Threat to assault ends problem tenancy

Tuesday 21 January 2020

Terminating the tenancy of badly behaving tenants can be a dangerous and difficult business as demonstrated by a recent Tenancy Tribunal case.

By Miriam Bell

Tauranga tenant Jillian White rented a unit in a complex owned and operated by the Tauranga Community Housing Trust.

Her tenancy commenced in late 2017 and was characterised by a string of complaints from other tenants and neighbours about the anti-social and disruptive behaviour of White and her family members.

White was eventually issued with a 90-day notice in early December 2019, where upon the abusive and threatening behaviour directed at the Trust and its general manager was stepped up.

This prompted the Trust to apply to the Tenancy Tribunal for a more immediate termination of the tenancy.

The Tribunal did elect to terminate the tenancy - however, the case highlights just how difficult it can be to deal with problem tenants.

In presenting the Trust’s case the Trust’s tenancy manager, Patrick Gonthier, provided evidence showing that, since the start of White’s tenancy, six 14-day notices had been issued to White for interference with the reasonable peace, comfort or privacy of other tenants and neighbours.

He said at least five neighbours had reported feeling unsafe and intimidated by the tenant and their visitors. One neighbour provided a statement describing multiple disturbances, intimidating behaviour and feeling afraid.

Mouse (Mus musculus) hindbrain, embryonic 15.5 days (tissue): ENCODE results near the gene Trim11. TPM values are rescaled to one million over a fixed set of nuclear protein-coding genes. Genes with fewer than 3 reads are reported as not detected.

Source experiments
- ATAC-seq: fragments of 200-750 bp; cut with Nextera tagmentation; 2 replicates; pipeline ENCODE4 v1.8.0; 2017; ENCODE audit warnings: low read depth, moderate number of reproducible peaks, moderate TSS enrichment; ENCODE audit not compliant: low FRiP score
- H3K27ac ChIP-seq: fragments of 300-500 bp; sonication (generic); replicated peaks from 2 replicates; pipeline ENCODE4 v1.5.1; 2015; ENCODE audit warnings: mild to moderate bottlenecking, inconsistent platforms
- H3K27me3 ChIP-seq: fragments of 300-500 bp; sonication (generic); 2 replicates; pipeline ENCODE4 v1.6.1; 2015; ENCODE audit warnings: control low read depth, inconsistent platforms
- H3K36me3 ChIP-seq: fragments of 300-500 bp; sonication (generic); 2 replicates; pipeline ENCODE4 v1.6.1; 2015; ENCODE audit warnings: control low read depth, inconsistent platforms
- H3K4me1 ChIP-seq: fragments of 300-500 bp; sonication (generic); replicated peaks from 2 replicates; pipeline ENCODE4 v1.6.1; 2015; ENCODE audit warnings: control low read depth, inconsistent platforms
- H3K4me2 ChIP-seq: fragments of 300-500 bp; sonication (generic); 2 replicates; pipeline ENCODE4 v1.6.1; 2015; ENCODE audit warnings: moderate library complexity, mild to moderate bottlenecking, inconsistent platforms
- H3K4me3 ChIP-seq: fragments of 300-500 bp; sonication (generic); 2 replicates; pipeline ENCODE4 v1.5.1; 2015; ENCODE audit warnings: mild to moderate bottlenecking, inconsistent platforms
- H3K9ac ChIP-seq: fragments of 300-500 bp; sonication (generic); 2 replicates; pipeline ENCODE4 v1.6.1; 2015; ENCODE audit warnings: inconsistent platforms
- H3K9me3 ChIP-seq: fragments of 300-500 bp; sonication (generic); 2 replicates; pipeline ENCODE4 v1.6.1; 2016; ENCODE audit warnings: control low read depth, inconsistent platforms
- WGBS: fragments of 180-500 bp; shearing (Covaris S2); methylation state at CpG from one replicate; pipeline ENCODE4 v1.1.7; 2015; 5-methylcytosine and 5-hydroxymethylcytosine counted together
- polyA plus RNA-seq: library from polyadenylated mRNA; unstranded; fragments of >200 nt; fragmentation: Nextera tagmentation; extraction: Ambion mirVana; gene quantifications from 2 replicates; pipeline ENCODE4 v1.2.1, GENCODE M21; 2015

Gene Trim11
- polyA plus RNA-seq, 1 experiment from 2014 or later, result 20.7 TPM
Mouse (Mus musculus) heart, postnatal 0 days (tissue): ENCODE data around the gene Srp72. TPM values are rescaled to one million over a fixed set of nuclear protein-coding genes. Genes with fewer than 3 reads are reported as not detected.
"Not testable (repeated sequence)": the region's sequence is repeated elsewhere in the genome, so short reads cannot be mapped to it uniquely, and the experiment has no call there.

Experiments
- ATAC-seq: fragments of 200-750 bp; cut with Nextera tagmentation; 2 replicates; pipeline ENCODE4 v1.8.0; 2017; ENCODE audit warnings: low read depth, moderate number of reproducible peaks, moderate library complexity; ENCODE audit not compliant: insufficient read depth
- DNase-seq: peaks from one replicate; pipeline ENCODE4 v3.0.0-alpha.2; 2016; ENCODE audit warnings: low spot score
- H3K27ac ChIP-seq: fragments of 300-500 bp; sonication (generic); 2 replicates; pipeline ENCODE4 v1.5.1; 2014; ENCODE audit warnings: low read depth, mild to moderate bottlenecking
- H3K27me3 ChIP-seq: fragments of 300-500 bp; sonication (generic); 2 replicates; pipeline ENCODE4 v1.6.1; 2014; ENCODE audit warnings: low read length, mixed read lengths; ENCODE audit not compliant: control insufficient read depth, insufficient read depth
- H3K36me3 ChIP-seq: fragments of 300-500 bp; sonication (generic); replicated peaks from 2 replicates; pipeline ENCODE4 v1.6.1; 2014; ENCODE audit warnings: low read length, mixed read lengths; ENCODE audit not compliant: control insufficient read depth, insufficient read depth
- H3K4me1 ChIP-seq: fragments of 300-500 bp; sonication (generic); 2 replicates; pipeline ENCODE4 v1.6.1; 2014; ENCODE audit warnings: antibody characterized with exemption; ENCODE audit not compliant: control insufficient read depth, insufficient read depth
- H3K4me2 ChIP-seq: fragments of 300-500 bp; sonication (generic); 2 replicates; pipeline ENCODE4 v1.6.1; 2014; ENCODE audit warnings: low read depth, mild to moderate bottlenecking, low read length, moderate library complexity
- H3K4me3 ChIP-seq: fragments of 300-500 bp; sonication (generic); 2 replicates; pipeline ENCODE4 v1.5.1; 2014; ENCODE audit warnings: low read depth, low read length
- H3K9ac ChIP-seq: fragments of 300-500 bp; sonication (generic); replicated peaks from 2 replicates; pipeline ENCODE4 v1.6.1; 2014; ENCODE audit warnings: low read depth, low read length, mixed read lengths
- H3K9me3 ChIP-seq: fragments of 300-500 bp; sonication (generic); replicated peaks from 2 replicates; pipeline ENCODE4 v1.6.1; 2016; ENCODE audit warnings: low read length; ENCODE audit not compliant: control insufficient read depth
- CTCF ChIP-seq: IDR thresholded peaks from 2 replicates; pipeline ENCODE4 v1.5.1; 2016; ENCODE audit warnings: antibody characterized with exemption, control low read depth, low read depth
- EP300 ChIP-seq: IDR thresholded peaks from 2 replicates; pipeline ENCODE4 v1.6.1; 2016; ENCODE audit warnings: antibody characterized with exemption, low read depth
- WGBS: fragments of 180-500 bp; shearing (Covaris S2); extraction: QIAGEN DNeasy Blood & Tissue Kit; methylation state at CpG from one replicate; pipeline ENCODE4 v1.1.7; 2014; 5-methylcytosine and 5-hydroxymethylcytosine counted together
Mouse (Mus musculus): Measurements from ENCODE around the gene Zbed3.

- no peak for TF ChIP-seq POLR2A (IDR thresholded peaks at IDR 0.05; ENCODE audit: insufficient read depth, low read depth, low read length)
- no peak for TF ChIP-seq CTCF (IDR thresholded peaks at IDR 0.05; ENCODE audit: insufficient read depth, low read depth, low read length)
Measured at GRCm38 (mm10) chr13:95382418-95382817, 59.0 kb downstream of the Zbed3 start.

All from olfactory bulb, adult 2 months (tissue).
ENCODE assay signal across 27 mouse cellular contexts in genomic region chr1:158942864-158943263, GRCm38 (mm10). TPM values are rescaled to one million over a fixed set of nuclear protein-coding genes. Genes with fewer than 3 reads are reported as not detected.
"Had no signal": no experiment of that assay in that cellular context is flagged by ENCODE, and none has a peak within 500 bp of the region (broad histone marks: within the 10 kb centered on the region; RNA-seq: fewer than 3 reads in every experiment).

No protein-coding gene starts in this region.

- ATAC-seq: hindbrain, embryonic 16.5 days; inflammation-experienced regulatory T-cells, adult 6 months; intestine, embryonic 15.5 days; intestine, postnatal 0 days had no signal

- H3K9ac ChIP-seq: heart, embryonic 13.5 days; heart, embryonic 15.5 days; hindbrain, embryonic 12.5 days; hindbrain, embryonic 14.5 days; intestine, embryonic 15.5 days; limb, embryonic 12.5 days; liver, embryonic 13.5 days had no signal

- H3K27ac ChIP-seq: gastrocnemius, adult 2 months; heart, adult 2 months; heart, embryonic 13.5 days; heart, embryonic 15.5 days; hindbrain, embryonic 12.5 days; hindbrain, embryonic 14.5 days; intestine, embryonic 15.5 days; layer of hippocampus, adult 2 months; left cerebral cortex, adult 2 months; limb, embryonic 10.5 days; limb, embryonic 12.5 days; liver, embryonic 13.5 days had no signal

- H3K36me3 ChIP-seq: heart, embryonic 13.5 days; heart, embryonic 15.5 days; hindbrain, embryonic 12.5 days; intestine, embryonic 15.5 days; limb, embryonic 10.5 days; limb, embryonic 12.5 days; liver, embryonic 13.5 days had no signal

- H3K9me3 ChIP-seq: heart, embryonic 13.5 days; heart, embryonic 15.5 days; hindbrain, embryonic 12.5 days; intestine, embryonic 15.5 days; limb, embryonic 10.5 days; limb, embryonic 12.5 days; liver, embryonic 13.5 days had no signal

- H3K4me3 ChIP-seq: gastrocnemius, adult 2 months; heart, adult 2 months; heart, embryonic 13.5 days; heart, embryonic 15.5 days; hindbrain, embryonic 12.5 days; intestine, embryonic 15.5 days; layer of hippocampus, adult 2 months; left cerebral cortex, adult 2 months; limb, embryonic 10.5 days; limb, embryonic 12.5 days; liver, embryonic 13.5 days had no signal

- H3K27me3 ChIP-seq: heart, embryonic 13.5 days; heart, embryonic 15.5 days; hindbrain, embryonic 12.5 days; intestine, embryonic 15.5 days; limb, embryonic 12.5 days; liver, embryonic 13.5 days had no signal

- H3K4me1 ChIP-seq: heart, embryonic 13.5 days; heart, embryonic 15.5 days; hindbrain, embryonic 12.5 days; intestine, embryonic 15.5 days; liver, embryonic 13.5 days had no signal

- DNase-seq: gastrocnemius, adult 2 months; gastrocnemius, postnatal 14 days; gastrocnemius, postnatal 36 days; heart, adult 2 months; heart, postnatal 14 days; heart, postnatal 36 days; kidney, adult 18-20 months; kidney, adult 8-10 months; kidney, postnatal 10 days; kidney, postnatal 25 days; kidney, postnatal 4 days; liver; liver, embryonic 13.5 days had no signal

Further, police confirmed at least 18 registered events at the premises involving assaults, violence and/or family harm.

After the 90-day notice was issued in early December, the intimidating behaviour continued and several abusive phone calls were made to the general manager of the complex by the tenant.

A transcript of one of the messages left was provided. In it the tenant said: “… never mind, I’ll see you soon and I will be coming in personally with a gun.”

The Trust took the message left by the tenant as a serious threat and the manager immediately called 111 and closed the office for safety reasons. Police attended and issued a warning to the tenant.

The Tribunal said that allegations of threats to assault a landlord are a serious matter but it was satisfied that the landlord had proved a threat to assault on the balance of probabilities.

Tribunal adjudicator A Macpherson said that, under section 55(1)(c) of the Residential Tenancies Act, a tenancy can be terminated if the tenant has assaulted or threatened to assault the landlord, an agent of the landlord, or a neighbour of the premises.

Macpherson also found that White had breached her obligations by interfering with the quiet enjoyment of her neighbours on multiple occasions.

“The behaviour has continued despite repeated warnings and visits from the tenancy manager and support workers. The disruptive behaviour has recently escalated and cannot continue. It would be inequitable to refuse to terminate the tenancy in these circumstances.”

As such, Macpherson terminated the tenancy and White was ordered to pay the Trust $1,231.65 (for utilities arrears and to refund the bond) immediately.

Comments from our readers

On 21 January 2020 at 6:48 pm Furneaux said:
Why are the tenants not fine for noise and anti behaviour? Is there a law for that? Noise control only deals with excessive noise,not continual noise. Not alot of help out there to get this sorted before it gets ugly.
On 22 January 2020 at 5:25 pm NapierInvestor said:
Didn't Olly Newland reckon turning up with an envelope of cash was the best way to get bad tenants out? That approach might be harder for housing trusts though

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